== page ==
She breathed heavily as she waited for him to touch her. The wait was agonizing-all she wanted was to feel his magical hands caress her trembling young body. As if reading her mind, he suddenly rolled on top of her, and kissed her with a fierceness that belied his hitherto gentle nature. His warm wet mouth explored hers, and she felt as though he were entering her soul. The weight of his body on hers was sheer heaven, and as he reached tenderly for her swelling breast, she wished this moment could go on forever. Together in her world of dreams she and Captain Dag prepared to experience total bliss…”

So, is your pulse racing? Maybe you should serialize it on Haineshisway.com. I’d have to think of a new name though because of that other Alison Fraser. How about Mercy Humppe? I thought that AF was a guy though. Also, I snagged the domain name www.alisonfraser.com so I bet he/she is annoyed, and thus wouldn’t let me switch with him/her on Freaky Friday unless I gave it up.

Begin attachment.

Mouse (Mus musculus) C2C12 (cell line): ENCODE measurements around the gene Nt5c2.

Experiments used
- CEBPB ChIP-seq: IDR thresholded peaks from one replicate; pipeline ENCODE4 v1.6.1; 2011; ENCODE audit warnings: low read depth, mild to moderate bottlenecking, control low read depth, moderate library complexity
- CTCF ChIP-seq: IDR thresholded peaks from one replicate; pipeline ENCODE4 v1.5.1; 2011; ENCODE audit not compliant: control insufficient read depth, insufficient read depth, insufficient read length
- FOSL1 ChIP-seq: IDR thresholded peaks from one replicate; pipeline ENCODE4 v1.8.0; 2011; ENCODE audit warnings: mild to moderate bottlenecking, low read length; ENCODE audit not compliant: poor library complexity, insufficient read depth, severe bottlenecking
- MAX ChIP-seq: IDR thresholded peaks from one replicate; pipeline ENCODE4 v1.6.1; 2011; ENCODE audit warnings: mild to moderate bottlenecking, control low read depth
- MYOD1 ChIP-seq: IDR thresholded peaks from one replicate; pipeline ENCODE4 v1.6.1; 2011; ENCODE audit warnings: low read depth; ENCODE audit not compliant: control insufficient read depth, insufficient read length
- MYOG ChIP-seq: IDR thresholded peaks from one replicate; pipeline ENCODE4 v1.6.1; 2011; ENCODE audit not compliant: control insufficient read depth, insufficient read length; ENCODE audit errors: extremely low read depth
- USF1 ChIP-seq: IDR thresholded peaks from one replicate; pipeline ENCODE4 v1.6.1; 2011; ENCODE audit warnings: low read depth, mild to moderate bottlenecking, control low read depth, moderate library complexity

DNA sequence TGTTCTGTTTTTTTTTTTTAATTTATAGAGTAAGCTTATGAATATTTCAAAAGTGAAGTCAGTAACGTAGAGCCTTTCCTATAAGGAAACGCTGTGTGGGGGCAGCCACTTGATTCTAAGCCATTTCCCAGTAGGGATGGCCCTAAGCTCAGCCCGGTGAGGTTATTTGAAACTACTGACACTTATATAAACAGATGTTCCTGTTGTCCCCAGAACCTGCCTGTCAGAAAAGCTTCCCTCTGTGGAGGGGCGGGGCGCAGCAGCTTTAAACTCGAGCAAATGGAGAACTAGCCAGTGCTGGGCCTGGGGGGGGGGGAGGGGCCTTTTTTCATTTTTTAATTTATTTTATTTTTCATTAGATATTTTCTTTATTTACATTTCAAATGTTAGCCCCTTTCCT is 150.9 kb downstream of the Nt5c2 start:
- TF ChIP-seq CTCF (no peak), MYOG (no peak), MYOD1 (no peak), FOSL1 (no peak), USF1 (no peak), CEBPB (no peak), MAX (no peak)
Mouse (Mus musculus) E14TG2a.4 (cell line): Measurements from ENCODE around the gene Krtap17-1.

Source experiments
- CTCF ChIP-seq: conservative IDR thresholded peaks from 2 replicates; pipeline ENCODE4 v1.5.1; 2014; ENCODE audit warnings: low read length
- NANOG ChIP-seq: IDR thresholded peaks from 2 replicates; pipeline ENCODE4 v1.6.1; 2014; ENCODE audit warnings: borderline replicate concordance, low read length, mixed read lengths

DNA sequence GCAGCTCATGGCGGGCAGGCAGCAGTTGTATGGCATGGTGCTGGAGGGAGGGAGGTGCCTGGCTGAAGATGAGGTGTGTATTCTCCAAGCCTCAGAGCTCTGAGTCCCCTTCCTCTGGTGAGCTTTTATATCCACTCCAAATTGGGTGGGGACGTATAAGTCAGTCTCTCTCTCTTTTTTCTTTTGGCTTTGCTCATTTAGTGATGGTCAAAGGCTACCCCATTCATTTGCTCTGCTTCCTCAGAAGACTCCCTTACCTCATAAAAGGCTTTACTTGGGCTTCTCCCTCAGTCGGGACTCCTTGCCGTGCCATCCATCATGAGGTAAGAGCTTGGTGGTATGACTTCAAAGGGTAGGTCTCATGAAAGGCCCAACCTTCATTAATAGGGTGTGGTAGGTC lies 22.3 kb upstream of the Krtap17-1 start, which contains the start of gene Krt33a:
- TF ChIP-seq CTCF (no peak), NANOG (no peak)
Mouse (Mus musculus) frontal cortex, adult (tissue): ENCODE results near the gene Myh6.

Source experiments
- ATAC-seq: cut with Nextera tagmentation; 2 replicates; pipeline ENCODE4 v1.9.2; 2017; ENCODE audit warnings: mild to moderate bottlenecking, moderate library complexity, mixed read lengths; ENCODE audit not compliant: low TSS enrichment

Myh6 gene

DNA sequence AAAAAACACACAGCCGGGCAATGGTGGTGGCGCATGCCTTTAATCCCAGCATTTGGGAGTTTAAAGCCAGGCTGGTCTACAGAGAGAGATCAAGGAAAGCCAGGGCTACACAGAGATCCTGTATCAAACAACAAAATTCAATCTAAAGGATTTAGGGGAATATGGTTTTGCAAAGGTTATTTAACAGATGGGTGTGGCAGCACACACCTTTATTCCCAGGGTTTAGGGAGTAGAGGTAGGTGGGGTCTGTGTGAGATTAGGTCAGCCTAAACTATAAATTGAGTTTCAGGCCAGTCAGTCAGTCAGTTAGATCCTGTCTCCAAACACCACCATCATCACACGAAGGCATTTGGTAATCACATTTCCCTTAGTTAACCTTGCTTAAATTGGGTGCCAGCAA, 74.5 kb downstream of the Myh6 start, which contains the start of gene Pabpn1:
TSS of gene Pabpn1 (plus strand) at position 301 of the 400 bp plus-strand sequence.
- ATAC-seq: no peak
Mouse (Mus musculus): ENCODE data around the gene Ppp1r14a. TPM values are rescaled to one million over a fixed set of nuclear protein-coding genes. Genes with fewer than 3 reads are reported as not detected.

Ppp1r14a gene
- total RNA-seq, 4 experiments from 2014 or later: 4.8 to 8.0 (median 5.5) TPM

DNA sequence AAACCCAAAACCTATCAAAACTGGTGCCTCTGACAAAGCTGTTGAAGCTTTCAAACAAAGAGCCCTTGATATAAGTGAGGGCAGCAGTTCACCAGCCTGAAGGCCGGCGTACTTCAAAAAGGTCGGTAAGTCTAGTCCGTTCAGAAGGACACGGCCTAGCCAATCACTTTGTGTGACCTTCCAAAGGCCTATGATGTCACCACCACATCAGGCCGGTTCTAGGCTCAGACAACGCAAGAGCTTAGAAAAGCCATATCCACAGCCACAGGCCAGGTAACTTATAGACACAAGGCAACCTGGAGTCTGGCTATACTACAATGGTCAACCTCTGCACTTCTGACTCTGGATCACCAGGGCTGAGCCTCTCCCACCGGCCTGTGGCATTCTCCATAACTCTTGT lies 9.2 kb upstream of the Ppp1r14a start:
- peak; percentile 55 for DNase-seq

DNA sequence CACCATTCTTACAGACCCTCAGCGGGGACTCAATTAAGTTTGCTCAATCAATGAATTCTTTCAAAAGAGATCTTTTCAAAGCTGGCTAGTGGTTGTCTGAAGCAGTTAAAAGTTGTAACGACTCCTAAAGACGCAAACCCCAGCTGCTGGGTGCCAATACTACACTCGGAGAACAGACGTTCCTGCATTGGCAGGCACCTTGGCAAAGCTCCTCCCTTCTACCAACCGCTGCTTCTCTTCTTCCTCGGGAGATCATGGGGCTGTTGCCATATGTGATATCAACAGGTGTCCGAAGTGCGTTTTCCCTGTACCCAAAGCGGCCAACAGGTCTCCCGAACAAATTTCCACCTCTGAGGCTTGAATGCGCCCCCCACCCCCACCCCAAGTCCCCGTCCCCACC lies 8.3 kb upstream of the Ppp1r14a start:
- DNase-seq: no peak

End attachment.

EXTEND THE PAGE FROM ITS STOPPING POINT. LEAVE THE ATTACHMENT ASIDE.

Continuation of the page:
BK: I’m just thinking about Captain Dag and his warm wet mouth exploring Finula’s and how he was reaching tenderly for her swelling breast. It’s funny, but I was entertaining a nice lady named Finula last night and I was exploring her swelling breast with the weight of my body while my warm wet mouth sang “Piddle, Twiddle and Resolve”. She was not amused and left in a huff. You’ve done so many things, Alison Fraser – movies, TV, theater, writing, solo CDs, audio books – if you had to choose one of those fields, could only be involved in one – which would it be and why?